2. ^ Hadskis, Michael (2007). "The Regulation of Human Biomedical research in Canada". In Downie, Jocelyn. Canadian Health Law and Policy (textbook). et. al. (Third ed.). LexisNexis. p. 304. 
  3. ^ Shuchman, Miriam, The Drug Trial, Random House, 2005. http://www.randomhouse.ca/catalog/display.pperl?isbn=9780679310846
  4. ^ Olivieri NF, Brittenham GM, McLaren CE, et al. (1998). "Long-term safety and effectiveness of iron chelation therapy with oral deferiprone in patients with thalassemia major.". New Engl J Med. 339 (7): 417–428. doi:10.1056/NEJM199808133390701. PMID 9700174.  Full Text.
  5. ^ M.A. Tanner, MRCP; R. Galanello, MD; C. Dessi, MD; G.C. Smith, MSc; M.A. Westwood, MD; A. Agus, MD; M. Roughton, MSc; R. Assomull, MRCP; S.V. Nair, MRCP; J.M. Walker, MD; D.J. Pennell, MD (2007). "A Randomized, Placebo-Controlled, Double-Blind Trial of the Effect of Combined Therapy With Deferoxamine and Deferiprone on Myocardial Iron in Thalassemia Major Using Cardiovascular Magnetic Resonance". Circulation 115 (14): 1876–1884. doi:10.1161/CIRCULATIONAHA.106.648790. PMID 17372174.  Full Text.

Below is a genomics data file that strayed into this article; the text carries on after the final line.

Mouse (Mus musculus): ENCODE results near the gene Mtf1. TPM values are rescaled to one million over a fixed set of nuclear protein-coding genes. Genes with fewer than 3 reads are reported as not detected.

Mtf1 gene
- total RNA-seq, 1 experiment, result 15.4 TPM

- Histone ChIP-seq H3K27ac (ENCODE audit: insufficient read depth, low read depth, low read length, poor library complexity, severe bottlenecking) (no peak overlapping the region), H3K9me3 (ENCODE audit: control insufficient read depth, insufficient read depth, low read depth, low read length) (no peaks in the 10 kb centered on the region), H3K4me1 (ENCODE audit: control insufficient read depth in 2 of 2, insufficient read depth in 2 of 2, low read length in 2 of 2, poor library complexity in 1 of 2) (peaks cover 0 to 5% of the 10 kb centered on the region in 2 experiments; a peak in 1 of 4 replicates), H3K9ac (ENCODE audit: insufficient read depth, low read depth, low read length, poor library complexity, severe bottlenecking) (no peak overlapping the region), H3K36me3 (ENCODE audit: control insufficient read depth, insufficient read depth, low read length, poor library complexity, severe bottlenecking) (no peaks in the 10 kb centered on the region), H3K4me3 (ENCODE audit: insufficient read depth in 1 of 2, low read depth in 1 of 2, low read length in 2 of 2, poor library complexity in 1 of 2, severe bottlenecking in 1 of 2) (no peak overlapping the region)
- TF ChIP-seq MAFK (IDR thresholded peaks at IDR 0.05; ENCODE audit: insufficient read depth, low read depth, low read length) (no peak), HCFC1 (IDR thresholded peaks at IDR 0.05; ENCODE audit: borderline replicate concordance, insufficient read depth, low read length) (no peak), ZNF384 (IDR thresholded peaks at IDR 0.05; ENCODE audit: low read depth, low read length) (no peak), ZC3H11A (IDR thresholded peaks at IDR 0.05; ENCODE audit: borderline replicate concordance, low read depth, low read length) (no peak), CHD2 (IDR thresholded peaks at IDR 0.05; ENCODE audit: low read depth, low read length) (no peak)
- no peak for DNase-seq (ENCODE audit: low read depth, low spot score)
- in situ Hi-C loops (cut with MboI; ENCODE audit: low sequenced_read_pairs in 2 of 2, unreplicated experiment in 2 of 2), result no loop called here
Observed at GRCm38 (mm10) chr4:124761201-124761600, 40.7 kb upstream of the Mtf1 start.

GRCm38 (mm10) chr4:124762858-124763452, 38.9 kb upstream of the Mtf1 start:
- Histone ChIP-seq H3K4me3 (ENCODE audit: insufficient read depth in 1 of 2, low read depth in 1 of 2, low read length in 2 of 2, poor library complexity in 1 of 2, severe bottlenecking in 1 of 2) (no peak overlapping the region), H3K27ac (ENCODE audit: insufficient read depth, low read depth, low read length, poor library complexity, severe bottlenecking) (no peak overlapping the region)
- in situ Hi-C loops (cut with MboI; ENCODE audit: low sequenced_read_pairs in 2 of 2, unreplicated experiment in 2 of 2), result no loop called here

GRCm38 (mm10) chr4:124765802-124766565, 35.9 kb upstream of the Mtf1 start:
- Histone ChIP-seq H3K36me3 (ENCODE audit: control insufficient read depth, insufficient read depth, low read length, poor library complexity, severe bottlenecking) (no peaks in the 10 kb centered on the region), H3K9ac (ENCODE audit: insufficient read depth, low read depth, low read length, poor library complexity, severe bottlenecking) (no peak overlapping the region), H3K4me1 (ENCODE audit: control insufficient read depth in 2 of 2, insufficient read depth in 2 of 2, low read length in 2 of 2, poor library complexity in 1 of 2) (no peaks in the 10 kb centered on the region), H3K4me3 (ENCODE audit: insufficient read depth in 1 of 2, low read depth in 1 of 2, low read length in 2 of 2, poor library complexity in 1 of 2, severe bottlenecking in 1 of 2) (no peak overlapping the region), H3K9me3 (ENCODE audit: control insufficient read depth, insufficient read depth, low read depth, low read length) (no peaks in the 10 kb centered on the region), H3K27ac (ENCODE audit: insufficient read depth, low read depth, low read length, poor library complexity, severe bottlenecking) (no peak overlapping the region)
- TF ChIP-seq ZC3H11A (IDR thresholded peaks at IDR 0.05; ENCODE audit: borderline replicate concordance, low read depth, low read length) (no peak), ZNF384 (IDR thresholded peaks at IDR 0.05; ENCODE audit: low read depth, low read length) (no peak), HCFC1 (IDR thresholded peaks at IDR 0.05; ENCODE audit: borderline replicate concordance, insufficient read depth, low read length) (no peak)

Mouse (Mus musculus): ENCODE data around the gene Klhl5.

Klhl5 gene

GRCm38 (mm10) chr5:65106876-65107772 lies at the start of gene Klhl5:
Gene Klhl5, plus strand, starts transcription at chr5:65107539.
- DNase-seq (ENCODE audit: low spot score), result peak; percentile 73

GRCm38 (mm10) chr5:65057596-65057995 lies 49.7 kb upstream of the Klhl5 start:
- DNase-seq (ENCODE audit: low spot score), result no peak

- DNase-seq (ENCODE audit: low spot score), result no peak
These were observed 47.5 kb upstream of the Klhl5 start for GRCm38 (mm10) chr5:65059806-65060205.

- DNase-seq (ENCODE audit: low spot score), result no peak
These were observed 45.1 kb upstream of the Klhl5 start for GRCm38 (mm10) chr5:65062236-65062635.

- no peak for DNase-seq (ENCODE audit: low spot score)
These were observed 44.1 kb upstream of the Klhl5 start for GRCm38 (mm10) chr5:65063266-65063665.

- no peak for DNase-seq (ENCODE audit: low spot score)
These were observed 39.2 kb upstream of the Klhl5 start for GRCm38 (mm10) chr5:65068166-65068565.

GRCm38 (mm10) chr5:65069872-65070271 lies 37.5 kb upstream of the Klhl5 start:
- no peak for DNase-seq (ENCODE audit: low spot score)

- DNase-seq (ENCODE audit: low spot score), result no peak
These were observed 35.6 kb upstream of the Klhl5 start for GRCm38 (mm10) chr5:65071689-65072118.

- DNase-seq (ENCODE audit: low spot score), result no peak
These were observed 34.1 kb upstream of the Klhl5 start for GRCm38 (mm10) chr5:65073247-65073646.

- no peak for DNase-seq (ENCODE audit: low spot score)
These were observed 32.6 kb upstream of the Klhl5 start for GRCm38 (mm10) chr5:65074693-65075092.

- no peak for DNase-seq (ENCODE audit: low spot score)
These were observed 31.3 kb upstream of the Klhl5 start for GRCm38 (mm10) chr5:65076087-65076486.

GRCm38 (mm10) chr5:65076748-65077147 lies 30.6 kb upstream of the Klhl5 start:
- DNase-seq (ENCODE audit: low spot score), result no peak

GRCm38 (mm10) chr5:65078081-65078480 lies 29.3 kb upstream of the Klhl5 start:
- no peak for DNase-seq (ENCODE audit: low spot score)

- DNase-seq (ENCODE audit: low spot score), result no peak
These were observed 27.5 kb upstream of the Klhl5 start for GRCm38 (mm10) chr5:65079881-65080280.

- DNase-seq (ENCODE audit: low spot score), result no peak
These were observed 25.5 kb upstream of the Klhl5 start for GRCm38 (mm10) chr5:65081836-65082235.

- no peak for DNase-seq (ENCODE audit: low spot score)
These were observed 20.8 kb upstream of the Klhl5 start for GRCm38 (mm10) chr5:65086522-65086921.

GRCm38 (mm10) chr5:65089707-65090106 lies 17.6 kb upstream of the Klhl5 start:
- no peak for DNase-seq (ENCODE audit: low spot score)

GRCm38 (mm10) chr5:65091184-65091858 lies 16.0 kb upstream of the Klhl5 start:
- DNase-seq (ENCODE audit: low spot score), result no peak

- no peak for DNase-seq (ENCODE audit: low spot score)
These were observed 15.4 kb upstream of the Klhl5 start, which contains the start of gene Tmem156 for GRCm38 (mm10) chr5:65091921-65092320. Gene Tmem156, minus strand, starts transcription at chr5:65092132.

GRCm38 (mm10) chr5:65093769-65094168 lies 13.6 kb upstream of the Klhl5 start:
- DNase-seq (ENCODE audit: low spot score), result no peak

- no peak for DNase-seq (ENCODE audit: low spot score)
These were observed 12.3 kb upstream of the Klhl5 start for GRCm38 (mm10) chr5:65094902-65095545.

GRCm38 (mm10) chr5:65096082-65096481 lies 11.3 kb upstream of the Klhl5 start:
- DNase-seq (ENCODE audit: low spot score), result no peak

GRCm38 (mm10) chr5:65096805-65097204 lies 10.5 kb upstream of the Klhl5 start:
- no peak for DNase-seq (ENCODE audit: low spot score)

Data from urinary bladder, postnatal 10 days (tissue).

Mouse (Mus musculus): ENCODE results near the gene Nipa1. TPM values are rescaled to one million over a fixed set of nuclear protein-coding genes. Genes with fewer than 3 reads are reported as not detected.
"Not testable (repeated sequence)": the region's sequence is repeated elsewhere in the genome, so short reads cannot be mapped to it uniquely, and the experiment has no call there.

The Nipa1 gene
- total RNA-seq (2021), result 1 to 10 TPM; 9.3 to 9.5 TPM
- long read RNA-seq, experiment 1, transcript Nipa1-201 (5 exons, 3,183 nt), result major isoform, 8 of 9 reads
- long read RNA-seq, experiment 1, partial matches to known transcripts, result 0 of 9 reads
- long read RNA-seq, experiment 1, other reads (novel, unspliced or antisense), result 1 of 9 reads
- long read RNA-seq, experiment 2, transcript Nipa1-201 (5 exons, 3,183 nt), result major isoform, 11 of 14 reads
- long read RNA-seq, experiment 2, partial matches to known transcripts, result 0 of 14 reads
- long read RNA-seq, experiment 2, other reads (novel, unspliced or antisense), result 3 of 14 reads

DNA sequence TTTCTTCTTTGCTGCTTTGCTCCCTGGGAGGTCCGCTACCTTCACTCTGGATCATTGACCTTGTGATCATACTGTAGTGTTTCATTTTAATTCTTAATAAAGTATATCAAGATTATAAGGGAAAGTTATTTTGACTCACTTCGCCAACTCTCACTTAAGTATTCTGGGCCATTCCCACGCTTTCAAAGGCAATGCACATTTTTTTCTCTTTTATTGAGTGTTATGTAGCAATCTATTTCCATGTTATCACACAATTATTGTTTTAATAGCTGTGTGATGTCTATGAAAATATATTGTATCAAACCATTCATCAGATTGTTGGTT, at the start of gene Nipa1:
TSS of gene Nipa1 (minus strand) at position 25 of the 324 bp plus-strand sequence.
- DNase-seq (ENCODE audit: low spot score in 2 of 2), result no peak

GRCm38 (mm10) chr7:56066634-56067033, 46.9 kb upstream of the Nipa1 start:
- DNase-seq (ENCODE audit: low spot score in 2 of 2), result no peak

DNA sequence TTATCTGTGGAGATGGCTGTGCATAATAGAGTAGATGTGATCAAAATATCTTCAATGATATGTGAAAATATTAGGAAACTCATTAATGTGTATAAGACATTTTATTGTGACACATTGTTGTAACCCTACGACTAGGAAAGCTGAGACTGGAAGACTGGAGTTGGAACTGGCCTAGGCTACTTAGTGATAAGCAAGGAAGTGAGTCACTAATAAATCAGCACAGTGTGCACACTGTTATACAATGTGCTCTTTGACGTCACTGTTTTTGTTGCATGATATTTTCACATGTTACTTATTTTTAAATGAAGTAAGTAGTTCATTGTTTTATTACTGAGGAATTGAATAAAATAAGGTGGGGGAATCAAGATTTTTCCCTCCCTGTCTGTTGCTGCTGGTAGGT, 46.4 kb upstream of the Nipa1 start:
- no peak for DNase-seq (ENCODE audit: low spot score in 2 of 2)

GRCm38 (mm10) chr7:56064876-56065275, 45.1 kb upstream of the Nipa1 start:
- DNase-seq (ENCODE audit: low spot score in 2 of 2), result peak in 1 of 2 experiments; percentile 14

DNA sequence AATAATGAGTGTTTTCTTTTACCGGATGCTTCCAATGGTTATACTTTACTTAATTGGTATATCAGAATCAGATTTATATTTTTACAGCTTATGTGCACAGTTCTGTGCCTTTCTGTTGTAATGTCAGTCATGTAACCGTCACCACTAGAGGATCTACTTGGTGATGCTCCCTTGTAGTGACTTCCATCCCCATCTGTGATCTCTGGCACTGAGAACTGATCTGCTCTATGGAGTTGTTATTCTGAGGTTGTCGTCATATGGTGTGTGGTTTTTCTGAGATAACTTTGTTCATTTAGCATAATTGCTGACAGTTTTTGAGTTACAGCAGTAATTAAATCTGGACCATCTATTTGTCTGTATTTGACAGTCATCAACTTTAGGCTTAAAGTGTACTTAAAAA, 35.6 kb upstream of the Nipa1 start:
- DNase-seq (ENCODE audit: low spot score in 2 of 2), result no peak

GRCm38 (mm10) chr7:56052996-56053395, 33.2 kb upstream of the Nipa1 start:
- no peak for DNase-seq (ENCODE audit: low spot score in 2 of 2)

6. ^ Brittenham G, Nathan D, Olivieri N, Porter J, Pippard M, Vichinsky E, Weatherall D (2003). "Deferiprone and hepatic fibrosis". Blood 101 (12): 5089–90; author reply 5090–1. doi:10.1182/blood-2002-10-3173. PMID 12788794.  Full Text.
  7. ^ Wanless I, Sweeney G, Dhillon A, Guido M, Piga A, Galanello R, Gamberini M, Schwartz E, Cohen A (2002). "Lack of progressive hepatic fibrosis during long-term therapy with deferiprone in subjects with transfusion-dependent beta-thalassemia". Blood 100 (5): 1566–9. doi:10.1182/blood-2002-01-0306. PMID 12176871.  Full Text.
  8. ^ Savulescu J (2004). "Thalassaemia major: the murky story of deferiprone". BMJ 328 (7436): 358–9. doi:10.1136/bmj.328.7436.358. PMC 341373. PMID 14962851. http://www.pubmedcentral.nih.gov/articlerender.fcgi?tool=pmcentrez&artid=341373.  Full Text.